Businesses and industry lobbying efforts come at a time when many local political leaders, including former Mayor Phil Hardberger, have made impassioned arguments against welcoming the GOP convention. They say Trump’s anti-immigrant and anti-Mexico rhetoric renders any financial gains paltry alongside how deeply offensive hosting the convention would be to area Latinos, who represent more than two-thirds of the city’s population.
However, McCombs, Montford, Nixon, and Aldrete flipped that argument on its head in pushing for the convention. The very act of hosting the Republican convention in a majority-minority city, they wrote, would demonstrate the city’s inclusiveness, open-mindedness, and diversity.
“This is not a political decision, but an economic one,” they wrote. “We ask the City Council to stay the course on what is best – and right – for the City of San Antonio and be reminded of what makes our city so beloved – a welcoming city with open arms and a community of diverse backgrounds that serves as a haven where all ideologies and backgrounds have an opportunity to be voiced and heard.
“We cannot let politics get in the way of our city’s growth and economic opportunity. Leadership Matters!”
Montford, who served in the Texas Senate from 1983-1996 before eventually becoming a top executive at AT&T in San Antonio and, later, an advisor to General Motors, said in an interview with the Rivard Report on Tuesday night that he similarly would advise that the City bid to host the 2020 Democratic National Convention.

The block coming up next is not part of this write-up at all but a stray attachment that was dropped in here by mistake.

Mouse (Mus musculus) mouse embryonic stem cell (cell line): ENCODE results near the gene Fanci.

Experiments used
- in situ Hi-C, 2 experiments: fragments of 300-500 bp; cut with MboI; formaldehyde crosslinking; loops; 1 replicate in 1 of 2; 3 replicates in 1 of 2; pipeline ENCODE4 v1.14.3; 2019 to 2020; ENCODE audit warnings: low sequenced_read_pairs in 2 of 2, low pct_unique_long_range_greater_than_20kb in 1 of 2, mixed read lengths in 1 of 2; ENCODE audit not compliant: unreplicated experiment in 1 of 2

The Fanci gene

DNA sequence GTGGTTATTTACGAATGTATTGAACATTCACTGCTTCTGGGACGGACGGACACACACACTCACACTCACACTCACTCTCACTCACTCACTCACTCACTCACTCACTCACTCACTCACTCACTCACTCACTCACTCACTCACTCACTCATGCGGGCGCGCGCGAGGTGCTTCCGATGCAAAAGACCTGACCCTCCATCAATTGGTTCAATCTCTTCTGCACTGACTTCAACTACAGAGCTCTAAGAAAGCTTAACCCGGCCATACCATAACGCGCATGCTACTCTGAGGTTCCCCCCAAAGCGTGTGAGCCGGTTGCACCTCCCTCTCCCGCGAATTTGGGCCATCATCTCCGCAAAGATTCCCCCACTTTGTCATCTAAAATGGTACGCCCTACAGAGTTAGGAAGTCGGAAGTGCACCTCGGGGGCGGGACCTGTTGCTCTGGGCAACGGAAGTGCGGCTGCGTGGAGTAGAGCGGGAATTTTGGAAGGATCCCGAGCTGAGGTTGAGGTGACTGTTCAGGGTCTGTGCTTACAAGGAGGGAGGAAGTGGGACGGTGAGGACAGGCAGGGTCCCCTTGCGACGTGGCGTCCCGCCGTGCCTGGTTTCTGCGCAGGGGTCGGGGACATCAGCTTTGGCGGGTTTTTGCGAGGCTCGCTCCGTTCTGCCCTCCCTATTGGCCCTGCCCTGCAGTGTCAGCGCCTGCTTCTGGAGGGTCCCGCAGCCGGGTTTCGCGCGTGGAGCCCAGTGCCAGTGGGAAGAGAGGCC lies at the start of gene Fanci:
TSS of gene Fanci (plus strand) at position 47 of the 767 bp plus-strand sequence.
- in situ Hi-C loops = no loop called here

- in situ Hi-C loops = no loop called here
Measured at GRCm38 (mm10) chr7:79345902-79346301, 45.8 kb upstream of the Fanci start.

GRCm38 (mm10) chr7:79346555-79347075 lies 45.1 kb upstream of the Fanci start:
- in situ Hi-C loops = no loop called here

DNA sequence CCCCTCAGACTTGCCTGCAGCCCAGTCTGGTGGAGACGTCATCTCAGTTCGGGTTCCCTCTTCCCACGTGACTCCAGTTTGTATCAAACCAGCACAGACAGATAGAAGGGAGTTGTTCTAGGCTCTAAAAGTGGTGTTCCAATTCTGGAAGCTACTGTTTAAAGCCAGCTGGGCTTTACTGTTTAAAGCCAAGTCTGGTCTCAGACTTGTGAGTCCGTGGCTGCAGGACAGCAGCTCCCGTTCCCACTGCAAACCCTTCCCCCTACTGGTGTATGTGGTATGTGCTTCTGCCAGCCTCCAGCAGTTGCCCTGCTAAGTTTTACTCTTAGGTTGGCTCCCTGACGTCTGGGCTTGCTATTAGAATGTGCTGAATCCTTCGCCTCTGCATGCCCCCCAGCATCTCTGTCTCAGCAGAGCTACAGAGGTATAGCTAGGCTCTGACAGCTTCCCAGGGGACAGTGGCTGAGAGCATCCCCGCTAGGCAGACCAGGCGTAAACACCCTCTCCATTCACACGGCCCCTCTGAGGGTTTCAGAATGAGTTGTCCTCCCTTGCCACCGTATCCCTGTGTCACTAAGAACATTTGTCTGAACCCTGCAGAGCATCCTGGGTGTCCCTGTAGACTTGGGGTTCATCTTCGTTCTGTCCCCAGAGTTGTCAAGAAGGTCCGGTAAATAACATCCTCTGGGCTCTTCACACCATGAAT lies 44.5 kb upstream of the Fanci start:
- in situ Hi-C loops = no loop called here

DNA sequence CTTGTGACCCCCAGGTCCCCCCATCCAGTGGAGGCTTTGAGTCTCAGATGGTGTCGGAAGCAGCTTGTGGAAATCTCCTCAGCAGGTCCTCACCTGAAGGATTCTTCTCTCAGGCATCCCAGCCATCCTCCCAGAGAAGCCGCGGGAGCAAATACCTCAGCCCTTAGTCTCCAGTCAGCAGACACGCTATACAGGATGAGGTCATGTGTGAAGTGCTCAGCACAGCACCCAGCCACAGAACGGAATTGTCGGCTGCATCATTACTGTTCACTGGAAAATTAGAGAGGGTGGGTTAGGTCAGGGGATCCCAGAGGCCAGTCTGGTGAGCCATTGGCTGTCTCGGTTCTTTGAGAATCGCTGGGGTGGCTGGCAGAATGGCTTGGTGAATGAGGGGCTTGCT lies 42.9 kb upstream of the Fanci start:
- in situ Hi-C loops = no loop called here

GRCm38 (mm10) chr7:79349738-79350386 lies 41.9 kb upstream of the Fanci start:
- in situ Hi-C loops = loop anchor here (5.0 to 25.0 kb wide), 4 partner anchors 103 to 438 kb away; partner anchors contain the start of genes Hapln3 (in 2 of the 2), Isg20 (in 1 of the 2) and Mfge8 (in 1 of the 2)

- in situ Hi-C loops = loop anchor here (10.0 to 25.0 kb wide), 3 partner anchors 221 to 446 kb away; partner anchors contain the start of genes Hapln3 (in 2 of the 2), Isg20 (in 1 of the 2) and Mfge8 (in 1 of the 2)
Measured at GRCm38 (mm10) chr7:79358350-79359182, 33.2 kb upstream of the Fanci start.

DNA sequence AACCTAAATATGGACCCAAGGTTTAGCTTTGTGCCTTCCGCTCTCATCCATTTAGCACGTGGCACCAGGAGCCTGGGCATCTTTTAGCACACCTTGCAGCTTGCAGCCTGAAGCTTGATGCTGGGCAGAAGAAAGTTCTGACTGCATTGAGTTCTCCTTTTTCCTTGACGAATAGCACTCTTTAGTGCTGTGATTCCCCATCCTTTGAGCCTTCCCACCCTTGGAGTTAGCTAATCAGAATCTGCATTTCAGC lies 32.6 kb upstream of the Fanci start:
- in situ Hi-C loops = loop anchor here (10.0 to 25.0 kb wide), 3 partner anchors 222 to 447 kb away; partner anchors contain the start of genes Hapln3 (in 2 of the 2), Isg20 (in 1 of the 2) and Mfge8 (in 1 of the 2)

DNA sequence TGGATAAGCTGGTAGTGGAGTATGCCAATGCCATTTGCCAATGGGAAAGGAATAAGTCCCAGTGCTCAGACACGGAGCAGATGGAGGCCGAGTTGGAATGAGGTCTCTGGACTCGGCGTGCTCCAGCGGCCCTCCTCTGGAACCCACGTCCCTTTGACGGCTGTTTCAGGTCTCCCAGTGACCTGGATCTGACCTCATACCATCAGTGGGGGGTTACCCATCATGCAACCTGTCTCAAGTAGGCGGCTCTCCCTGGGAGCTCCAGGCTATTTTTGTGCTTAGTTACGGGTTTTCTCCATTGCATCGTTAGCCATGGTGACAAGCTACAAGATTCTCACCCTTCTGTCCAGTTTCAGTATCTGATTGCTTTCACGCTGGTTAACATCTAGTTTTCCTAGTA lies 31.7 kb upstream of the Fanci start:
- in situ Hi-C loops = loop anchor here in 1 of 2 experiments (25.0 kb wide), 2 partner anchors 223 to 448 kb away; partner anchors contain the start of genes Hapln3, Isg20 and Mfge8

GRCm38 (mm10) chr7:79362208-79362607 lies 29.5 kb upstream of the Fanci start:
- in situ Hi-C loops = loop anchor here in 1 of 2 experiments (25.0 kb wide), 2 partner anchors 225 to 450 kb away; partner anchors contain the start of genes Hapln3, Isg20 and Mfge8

“I told them that I would sign it [the letter] as long as they would invite both parties,” Montford said. “It’s really, I guess, up to the mayor and council. I didn’t sign it to put pressure on anyone. I told them I’d expect us to issue the same invitation for the Democratic convention. To me it’s just a business opportunity.
“My own personal feeling is that it’s incumbent on the business community to raise the money. I would not want to spend any taxpayer dollars on this thing.”
And, he added, “my preference would be to extend identical invitations to both parties.”
Along with their general appeals, the four business leaders went through a lengthy list of considerations, as well as the bid invitation timeline. They also emphasized a new talking point, that in addition to possibly bringing $200 million in economic gains to the city, it will attract “C-suite” corporate executives who may otherwise be unfamiliar with San Antonio.
They also emphasized federal support for coverage of security costs. That point is one that especially concerns City officials, who worry that the federal government’s share of $50 million may not be enough, especially when any large gathering that is Trump-related likely will attract passionate protesters from around the country.
Davidson said those are the kinds of issues that the City Council will be briefed about in closed session on Thursday.
“The briefing will be conducted in executive session because that is standard operating procedure for the consideration of competitive economic development matters. Also, potentially sensitive security matters may be part of the discussion,” he said.
“In addition to the tens of millions of dollars that the local organizing committee would be required to raise, the city will incur security costs that possibly could exceed the amount covered by federal assistance,” Davidson said.
“Council will weigh all of those factors. If there is any action to be taken by Council, it will do so in open session,” which would take place next week at the earliest because of public notice requirements, he said.